The Secret of Change – review
By rob hopkins 27th May 2020
In 2015, Zoe Moyden and Chris Bettles set off on a journey to visit Transition groups in the UK, Canada and the US to document them for a film. They were welcomed by Transition groups in towns, cities, villages and deserts, who hosted them, shared their stories, their projects, their hopes and fears, their learnings. The final films have taken a while to emerge, due to issues with funding the final edits and the small matter of the life-changing distraction of becoming parents!
But the final product of their adventure, a series of 7 short videos entitled ‘The Secret of Change‘ is fascinating viewing, and well worth the wait. It offers the viewer many things. It gives a fascinating snapshot of the Transition movement 5 years ago. It tells the stories of Transition groups whose stories we don’t hear enough of, such as Transition Joshua Tree, doing amazing work in a desert. It shows ordinary people creating new infrastructures while the world around them begins to unravel (Zoe and Chris visited California during the worst drought in its history).
It captures insights that I see in pretty much every Transition group I visit. As Chris puts it in one of the episodes, “we often heard people saying the work they were doing was insignificant. But sometimes we need someone to say “keep up the good work” or “oh, yes, me too””.
What emerges from all the stories here is how vital human connection is. Time and again we hear people sharing how it matters to them to feel part of something, to be reconnecting to the community around them. Chris and Zoe come to realise after a while that the story they are telling is bigger than Transition, rather they are starting to sense a larger ‘movement of movements’ that is moving and rising and building.
While in some ways it would have been good for these videos to have been released earlier, in other ways, their timing is perfect. As we emerge blinking back into the world from many weeks of lockdown due to COVID-19, the stories these videos tell are deeply important and powerful. How do we build back better, in a way that puts climate change, social justice, biodiversity and fairness back at the heart, and how do we start this ourselves?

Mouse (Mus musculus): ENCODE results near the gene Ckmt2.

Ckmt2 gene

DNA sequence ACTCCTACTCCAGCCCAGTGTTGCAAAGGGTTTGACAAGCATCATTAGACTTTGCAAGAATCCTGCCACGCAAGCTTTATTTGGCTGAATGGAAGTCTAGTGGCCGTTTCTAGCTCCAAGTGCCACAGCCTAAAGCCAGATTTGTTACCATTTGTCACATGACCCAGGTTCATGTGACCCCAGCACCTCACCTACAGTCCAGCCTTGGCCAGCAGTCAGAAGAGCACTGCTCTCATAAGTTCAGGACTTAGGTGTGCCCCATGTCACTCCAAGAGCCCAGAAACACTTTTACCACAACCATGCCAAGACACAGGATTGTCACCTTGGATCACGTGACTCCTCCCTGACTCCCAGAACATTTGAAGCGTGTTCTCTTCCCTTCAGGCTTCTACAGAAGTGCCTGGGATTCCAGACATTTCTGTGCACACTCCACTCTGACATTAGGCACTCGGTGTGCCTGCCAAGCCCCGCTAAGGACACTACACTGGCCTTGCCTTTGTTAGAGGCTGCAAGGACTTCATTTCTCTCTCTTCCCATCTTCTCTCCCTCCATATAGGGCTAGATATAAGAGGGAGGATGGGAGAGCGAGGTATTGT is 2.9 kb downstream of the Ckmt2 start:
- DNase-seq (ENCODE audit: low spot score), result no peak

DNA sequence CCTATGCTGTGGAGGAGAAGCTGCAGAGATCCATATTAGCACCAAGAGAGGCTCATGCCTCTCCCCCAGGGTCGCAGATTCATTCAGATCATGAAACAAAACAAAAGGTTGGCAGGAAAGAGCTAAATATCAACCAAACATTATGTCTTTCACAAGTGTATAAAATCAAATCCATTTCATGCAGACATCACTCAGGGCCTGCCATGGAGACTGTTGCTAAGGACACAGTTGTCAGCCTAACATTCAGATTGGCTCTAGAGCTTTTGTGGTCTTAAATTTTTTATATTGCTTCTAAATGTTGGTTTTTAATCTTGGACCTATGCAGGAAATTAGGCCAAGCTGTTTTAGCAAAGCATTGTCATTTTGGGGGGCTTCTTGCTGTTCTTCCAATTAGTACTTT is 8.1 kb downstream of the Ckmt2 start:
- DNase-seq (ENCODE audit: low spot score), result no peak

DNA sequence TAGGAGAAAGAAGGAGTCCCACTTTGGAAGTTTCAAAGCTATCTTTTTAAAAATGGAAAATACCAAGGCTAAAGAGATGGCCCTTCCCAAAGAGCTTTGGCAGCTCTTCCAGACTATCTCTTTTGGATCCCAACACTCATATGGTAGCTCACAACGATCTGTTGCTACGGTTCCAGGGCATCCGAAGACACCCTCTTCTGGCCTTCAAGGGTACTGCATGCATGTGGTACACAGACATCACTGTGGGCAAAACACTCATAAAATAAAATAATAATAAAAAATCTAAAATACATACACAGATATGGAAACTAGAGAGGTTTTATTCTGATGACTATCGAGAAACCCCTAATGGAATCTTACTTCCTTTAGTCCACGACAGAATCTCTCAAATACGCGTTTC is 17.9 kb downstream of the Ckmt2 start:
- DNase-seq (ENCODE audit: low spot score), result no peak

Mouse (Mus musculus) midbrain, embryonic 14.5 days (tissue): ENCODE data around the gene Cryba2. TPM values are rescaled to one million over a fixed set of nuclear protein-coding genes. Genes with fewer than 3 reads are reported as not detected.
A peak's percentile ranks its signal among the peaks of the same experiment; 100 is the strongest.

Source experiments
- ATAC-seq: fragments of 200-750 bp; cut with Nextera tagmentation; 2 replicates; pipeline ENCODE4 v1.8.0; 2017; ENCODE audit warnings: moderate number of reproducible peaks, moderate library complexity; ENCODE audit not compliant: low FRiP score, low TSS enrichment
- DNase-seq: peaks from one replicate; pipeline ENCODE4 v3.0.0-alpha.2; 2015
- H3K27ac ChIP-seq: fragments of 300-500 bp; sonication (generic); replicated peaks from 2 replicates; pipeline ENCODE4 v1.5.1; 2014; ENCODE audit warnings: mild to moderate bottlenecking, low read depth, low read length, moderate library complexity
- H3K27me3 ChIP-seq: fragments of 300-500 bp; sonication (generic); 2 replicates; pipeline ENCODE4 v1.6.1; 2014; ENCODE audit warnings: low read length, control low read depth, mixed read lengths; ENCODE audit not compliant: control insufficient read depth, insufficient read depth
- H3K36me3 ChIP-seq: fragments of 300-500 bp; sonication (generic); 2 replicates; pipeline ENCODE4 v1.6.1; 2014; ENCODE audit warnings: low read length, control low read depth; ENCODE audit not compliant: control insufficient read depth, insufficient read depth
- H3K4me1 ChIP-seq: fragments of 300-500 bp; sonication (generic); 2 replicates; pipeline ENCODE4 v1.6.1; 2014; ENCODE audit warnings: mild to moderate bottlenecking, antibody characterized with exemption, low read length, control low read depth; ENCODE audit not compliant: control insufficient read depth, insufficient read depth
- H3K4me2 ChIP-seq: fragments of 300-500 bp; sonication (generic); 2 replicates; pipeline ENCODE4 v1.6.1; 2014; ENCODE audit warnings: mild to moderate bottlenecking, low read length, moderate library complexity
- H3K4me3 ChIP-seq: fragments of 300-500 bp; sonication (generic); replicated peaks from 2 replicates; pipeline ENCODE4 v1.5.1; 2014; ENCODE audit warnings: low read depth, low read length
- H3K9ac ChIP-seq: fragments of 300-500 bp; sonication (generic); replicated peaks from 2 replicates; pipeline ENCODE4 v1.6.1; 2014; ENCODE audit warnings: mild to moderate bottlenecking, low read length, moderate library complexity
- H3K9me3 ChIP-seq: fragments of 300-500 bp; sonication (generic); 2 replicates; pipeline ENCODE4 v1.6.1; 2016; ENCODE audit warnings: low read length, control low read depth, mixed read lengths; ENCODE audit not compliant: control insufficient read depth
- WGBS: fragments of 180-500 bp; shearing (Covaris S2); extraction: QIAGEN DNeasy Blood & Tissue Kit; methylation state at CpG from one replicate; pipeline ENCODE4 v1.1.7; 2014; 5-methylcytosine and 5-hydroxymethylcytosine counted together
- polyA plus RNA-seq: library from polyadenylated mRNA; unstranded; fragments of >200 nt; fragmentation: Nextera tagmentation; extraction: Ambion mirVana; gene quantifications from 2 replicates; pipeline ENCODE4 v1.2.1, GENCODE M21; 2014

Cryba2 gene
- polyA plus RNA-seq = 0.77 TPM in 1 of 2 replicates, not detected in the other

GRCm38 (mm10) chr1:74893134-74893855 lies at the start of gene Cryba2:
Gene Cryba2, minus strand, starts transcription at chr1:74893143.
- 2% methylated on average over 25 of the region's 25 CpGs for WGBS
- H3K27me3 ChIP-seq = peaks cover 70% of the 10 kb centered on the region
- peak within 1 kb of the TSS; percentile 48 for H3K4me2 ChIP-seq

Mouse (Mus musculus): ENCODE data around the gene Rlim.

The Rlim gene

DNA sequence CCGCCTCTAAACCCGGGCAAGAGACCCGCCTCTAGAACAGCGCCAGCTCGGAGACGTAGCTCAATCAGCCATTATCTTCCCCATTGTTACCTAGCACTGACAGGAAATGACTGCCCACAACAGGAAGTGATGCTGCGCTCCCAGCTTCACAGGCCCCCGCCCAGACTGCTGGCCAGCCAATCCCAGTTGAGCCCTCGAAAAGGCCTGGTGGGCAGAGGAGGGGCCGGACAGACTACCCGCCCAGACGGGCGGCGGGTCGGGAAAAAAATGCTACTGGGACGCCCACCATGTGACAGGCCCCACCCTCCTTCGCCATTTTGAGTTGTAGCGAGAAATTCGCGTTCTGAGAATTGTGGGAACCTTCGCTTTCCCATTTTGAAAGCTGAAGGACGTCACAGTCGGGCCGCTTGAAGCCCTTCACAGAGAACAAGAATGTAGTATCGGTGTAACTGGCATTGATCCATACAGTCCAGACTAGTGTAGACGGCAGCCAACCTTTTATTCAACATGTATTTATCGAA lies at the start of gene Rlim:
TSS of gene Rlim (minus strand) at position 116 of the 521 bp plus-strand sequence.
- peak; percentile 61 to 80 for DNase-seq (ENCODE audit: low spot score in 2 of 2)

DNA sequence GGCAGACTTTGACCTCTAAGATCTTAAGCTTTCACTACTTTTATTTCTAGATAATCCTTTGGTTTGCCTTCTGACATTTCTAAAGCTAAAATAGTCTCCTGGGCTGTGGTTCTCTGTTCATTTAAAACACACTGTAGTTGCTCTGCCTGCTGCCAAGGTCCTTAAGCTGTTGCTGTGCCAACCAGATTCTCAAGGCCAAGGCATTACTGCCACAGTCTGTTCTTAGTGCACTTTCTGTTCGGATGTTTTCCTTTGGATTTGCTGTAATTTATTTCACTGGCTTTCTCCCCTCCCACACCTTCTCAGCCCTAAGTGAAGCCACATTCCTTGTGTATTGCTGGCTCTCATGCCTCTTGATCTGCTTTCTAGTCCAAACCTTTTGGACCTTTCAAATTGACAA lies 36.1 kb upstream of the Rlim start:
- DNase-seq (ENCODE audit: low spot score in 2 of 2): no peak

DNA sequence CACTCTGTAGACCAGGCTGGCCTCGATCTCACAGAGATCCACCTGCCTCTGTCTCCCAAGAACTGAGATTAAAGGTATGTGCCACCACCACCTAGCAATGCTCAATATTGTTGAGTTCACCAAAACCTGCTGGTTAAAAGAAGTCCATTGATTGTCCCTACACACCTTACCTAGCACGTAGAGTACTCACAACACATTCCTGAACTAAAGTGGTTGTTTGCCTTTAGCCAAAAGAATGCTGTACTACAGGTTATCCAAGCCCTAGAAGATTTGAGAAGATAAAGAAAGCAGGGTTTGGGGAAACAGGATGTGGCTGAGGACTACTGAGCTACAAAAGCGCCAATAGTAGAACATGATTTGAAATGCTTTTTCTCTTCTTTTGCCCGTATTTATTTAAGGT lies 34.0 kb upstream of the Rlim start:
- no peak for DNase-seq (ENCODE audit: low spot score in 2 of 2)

We have learned many things from the time of COVID-19. Some of the key insights have been that we need governments who listen to expert scientific advice and act upon it, and that in times of emergency it is bottom up mutual support networks that play a bigger role in how communities fare than anything we can expect of government. These films show how communities are capable of doing great things. It isn’t easy, and it requires them to nurture certain skills and capacities, and progress can be slow. But together we can, to coin that rather hackneyed phrase, be the change. And the stories we tell can impact in ways we can never anticipate. And limits fire the imagination.
Give yourself, your imagination and your sense of what’s possible a treat and watch these free films. They are delightful, and they brim with insights for how we might build a new world off the back of the mutual support responses to COVID-19 rather than just sliding back to how things were before.
We owe Zoe and Chris a big debt of gratitude for completing this series and sharing them with us.
What a gracious gift